Qur’an translation of the week #47: Chain Translations from Urdu to English

Unlike Arabic works, Qur’an commentaries in other languages have to involve or incorporate translation of the scriptural text. When those works are translated, the Qur’an translation itself may have to be rendered in the new language.

Before looking at a few examples, particularly noting how this process can go wrong, let’s appreciate the value of Qur’an translation for an exegete: they can show concisely how they are reading the verse.
See: https://twitter.com/tafsirdoctor/status/1171586186424586240…

Previously we discussed the process of translating the Qur’an in accordance with a particular exegesis, e.g. Baydawi: but of course Baydawi didn’t actually translate the Qur’an.
See: https://gloqur.de/quran-translation-of-the-week-19-pre-det…/

There are plenty of examples of chain translation (usually termed indirect or second-hand translation) of the Qur’an, including some of the earliest ones in English that drew from French and Latin versions. Our examples are modern English translations via Urdu.

A useful case study is the major project to render Tafhim al-Qur’an by Abul-A’la Mawdudi (1903-79) into English as “Towards Understanding the Qur’an”. As well as being a prolific writer, Mawdudi was founder of the Jama’at-i Islami (JI) movement; hence he had the support of scholars and global institutions to translate and disseminate his work.

First serialised in the JI magazine Tarjuman al-Qur’an, the commentary’s original purpose was to provide an elegant and readable Urdu translation for laypeople. The accompanying notes display deep research and particular concern for the socio-political dimensions of Islam. Zafar Ishaq Ansari was selected to translate the Tafhim into English. The first edition by The Islamic Foundation (UK) appeared in 1988, then a revised edition in 1999. Ansari’s introduction does not elaborate on the challenges of translating the Quranic text itself. More recently, the publishers released a single-volume edition which consists of the translation with minimal notes.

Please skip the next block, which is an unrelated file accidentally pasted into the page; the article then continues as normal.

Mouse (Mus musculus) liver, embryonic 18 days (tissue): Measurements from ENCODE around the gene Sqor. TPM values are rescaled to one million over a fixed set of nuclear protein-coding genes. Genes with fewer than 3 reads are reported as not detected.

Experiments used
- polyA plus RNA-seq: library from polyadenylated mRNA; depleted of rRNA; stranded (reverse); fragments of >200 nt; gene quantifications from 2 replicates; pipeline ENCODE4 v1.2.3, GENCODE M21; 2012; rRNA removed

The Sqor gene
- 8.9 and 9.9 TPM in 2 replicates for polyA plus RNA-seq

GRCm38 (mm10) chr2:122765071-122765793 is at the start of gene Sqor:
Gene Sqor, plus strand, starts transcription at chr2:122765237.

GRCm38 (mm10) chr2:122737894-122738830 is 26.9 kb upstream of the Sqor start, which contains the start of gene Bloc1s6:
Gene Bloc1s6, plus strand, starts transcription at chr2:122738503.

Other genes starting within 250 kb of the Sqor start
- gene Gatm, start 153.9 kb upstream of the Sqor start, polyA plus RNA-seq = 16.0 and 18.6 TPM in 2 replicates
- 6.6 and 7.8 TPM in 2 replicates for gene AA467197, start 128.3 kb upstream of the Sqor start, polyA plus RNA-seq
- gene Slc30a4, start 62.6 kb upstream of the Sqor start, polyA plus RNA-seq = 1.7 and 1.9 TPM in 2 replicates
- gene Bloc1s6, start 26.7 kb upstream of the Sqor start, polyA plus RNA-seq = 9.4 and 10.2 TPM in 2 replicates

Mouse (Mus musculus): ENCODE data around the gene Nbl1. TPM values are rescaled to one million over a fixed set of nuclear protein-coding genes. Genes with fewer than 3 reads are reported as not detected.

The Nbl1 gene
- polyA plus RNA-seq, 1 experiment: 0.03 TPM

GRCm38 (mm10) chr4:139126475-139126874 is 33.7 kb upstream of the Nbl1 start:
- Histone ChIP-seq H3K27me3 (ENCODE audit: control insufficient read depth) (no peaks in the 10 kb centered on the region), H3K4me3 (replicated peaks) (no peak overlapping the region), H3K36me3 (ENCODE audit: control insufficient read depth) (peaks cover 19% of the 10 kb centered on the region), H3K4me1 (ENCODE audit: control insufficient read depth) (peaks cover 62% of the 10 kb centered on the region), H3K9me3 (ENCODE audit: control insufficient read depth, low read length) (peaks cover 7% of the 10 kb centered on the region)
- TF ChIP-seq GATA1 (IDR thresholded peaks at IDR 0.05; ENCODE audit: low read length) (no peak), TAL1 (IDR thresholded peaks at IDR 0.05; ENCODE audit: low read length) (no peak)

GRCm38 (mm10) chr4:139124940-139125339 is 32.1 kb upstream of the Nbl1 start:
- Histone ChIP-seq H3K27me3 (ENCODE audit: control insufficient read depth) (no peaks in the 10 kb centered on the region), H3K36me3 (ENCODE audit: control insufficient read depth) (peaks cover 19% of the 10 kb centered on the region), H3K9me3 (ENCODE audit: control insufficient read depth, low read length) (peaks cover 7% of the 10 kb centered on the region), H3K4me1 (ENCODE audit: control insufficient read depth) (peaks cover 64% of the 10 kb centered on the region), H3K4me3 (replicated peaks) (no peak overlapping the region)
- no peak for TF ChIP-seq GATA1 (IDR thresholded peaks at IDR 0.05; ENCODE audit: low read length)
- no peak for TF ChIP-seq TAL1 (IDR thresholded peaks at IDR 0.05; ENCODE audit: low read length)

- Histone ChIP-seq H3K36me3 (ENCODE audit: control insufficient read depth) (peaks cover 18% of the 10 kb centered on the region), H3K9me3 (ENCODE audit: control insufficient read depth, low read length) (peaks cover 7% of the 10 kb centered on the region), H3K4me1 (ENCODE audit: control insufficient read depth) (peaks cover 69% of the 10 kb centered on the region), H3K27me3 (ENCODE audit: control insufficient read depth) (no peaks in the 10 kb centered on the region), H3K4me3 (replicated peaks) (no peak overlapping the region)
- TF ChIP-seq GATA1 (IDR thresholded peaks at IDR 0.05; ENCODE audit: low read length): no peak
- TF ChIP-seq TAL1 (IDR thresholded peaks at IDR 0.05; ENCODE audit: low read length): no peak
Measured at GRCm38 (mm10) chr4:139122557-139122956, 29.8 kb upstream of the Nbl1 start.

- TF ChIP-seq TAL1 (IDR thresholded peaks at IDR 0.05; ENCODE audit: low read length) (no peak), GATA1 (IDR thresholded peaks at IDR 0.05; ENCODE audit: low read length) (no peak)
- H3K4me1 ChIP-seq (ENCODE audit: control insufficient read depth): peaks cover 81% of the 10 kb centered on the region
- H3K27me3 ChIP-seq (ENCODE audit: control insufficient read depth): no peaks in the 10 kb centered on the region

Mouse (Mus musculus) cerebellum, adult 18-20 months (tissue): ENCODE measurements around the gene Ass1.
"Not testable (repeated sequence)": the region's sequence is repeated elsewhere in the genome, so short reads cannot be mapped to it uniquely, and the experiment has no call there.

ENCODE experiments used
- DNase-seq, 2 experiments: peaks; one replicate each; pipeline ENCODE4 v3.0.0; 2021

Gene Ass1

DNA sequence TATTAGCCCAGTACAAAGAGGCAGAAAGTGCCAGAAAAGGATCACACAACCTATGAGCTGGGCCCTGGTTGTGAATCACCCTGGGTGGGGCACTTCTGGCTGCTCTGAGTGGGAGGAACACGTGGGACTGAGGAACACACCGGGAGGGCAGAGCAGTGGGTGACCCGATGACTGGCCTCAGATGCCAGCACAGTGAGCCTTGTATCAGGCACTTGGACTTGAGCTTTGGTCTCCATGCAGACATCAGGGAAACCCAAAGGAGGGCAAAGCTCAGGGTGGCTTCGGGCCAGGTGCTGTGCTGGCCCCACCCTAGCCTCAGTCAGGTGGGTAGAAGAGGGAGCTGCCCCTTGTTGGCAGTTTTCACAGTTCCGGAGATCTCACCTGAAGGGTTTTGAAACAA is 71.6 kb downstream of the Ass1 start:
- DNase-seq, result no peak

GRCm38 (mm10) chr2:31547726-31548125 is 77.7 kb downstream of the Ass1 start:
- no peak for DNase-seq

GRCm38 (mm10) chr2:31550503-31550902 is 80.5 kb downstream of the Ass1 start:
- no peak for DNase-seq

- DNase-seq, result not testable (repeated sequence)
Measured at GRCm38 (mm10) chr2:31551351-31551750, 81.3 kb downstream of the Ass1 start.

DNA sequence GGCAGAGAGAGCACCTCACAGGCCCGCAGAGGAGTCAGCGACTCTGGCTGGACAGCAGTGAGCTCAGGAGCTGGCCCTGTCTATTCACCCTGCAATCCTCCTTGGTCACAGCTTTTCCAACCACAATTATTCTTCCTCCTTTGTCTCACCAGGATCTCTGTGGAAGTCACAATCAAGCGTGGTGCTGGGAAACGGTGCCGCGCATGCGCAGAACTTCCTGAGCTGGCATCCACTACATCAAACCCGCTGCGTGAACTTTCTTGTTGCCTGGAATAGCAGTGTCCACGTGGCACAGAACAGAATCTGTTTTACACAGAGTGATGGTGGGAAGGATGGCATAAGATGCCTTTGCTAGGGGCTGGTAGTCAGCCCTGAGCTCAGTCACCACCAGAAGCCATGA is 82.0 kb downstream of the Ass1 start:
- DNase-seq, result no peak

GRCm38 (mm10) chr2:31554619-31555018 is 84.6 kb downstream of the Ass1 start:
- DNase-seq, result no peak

Mustansir Mir (“Some Features of Mawdudi’s Tafhim al-Qur’an,” 1985) notes the popularity of Mawdudi’s translation which he attributes to “the limpid beauty of its style”. However, he also notes some points of critique [see attached image]. What Mir doesn’t point out is that this reading of Q 2:178 is based on a highly implausible reading of the ba’ particle and the repetition of the terms al-ḥurr, etc. If that case is a rare blemish in Mawdudi’s translation, it also demonstrates the precision of Ansari’s rendering of it into English.

This gives rise to the question of to whom the Qur’an translation should be attributed: while it is undoubtedly Ansari’s in English, he is conveying the translation choices made before him by Mawdudi. It is common to find websites attributing these English translations to the Urdu translator – another example being Ahmad Riza Khan. (Even more strangely, one can find a translation ascribed to Sayyid Qutb who didn’t translate the Qur’an! It is actually extracted from his commentary’s translation by Adil Salahi.)

Another Arabic>Urdu>English Qur’an is Shehzad Saleem’s rendering of Javed Ghamidi’s translation Al-Bayān. Q 2:178 is made even more incoherent by Ghamidi, then that reading is conveyed as-is by Saleem.

A final example is Amin Ahsan Islahi’s (d. 1997) Tadabbur-i Qur’an, translated in part by M. Salim Kayani (d. 2016). While broadly accurate, here is an example of Islahi’s interpretation being lost in chain translation.
See: https://twitter.com/tafsirdoctor/status/1247144649900412928…

When second-hand translation is done explicitly, it is usually because of the perceived authority of the original translator or interest in their particular views. Cases like the above bring up interesting questions around translator positionality.

Sohaib Saeed

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